A Minute to Myself (151)
A Minute to Myself (152)

The Art of Sighing

It seems that I have become quite a sigher of late. It’s loud and it’s earnest; I guess you could call it a full-body sigh. I can feel my entire body sinking into that sigh as it exits me. I slump down, I make a full-blown exhalation that is not subtle as sighs are supposed to be, and even my face seems to seep and sink into the sigh. It is a perfect reflection of how I feel.

Sigh. It’s how I feel about everything right now. It’s how I feel about my co-teacher who tries to get into a discussion about everything that I do with the students as if he is the class psychologist and I am there as some kind of non-initiate watching how he intuits all there is to know about a student. The sigh reflects my relationship with my daughters: I am the holder of the keys, the pocketbook, the kitchen utensils and sponge, and occasionally a sounding board, for good and for bad.

A sigh certainly reflects how I feel when I leave work and most interactions with people come to an end. Midlife Slices commented on a post the other day that if something were to happen to her husband, she would be happy to continue her life with just friends and family around. But what do you do, other than sigh, if you don’t have friends and family around to cover that hole? Do you just sit in the hole and keep excavating? And even when you try or hope to get out of it, what if there are no rungs to climb up with? It doesn’t always work that you have family nearby, and it certainly doesn’t always work that you have friends who are nearby and who are available to offer rungs in the form of time together. It just isn’t so easy to fill a life with people and interactions just because you want to.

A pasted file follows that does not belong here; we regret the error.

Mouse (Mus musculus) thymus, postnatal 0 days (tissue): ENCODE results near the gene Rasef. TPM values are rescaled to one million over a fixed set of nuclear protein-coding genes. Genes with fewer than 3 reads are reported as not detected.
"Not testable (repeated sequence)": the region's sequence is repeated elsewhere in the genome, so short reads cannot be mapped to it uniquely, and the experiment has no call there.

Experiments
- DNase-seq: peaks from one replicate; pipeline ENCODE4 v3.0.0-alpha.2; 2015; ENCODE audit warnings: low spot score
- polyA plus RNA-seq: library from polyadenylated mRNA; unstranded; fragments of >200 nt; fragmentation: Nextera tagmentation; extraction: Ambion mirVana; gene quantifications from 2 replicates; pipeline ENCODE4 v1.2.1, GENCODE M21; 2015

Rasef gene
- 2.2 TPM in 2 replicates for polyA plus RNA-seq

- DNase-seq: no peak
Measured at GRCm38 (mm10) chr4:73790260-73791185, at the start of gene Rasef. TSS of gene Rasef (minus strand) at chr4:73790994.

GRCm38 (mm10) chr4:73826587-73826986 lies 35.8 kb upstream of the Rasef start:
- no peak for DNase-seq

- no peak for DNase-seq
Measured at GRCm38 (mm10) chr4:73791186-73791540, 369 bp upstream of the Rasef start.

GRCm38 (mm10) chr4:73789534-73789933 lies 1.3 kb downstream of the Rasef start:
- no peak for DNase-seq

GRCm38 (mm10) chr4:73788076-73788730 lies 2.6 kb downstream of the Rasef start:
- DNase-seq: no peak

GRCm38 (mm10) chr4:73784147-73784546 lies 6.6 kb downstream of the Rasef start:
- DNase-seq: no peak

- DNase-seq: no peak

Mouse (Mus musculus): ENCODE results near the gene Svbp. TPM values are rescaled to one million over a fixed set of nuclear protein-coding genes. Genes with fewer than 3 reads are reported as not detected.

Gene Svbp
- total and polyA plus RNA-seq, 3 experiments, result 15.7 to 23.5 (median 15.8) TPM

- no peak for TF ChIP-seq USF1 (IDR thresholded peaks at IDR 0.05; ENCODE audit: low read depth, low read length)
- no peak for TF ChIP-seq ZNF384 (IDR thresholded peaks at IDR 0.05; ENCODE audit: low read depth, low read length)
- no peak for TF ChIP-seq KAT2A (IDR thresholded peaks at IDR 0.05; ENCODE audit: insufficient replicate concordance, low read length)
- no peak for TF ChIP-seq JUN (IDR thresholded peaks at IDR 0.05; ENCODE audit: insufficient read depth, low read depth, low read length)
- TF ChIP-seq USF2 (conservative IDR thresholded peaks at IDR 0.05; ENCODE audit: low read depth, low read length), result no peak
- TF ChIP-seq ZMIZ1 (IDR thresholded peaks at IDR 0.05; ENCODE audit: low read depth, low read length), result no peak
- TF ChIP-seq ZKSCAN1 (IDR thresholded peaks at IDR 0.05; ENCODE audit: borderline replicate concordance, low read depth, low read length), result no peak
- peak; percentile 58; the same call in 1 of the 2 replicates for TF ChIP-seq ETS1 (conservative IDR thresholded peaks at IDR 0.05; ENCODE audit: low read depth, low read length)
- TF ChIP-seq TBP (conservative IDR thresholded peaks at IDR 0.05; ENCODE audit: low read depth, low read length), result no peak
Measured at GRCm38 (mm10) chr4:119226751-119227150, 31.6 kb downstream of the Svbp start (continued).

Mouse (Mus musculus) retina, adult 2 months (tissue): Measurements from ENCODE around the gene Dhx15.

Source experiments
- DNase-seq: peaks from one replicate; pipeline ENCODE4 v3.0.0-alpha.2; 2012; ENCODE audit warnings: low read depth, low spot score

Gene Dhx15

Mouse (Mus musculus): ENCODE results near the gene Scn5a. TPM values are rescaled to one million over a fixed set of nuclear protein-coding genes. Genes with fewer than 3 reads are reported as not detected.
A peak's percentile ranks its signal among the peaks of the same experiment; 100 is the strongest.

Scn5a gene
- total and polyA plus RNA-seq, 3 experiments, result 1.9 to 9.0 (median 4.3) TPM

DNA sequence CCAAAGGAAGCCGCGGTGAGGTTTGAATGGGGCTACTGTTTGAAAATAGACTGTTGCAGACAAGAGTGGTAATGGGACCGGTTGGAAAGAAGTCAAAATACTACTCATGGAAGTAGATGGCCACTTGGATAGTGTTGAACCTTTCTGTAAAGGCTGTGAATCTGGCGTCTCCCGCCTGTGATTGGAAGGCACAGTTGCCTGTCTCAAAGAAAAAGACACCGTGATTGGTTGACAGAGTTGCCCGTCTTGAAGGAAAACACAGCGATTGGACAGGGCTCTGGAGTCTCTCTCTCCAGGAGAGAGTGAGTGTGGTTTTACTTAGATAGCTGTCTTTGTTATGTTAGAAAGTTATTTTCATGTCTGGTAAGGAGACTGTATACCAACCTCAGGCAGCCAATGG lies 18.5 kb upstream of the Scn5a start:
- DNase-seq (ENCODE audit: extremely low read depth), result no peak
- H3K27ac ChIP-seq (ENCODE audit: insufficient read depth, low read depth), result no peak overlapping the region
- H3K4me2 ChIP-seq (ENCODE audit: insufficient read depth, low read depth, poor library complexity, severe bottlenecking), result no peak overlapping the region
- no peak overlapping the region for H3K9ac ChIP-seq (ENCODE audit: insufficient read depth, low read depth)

A sigh. A sigh because sometimes, a writer doesn’t want to express the sensation of being alive in little bits when the totality is overwhelming. A sigh would be the equivalent of that picture that you use to “paint a thousand words.” That is my kind of sigh. It feels good when it comes out. It feels as if mind and body are commiserating together, for the benefit, surely, of the overwhelmed me, helping me overcome the feeling of being overwhelmed. As the heavy, charged air exits in a sigh, I feel lighter and fresher.

This is my kind of therapy: sigh therapy.  

Comments

Laura of Rebellious Thoughts of a Woman

Beth, a sigh has a more emotional aspect to it that simply breathing.

Lori, the sighing is a way, perhaps, of getting the depleted air out of me, freeing up the dead air for some fresh, purposeful air to come in.

Pseudo, I belong to a book club, but we get together every other month and sometimes I miss for mommy duties, and not outside friendships have developed. So it's good, but not enough for this needy woman.

April, good to know that at some point there will be balance in the air that comes in and the air that goes out.

Jane, frustration, yes, I think that is definitely a source of the deep-sighs. When the thoughts and intentions that you put out are repeatedly confounded, there's nothing to do but try to release your tension and frustration and hurt.

Well, I divorced the bastard husband but we're still in this house to my extreme frustration and terminal disappointment.

Thanks for coming by and reading and commenting.

JC, too bad that one sigh is not enough, but so many keep coming out.

Talon, I hope so too! Good air in, bad air out. Sigh.

Linda, so a sigh is his sign to come to attention before there are words that develop. Smart man.

Linda, the simple things in life are never so simple, even the sighs can be analyzed.

Jessica, thanks and back at you.

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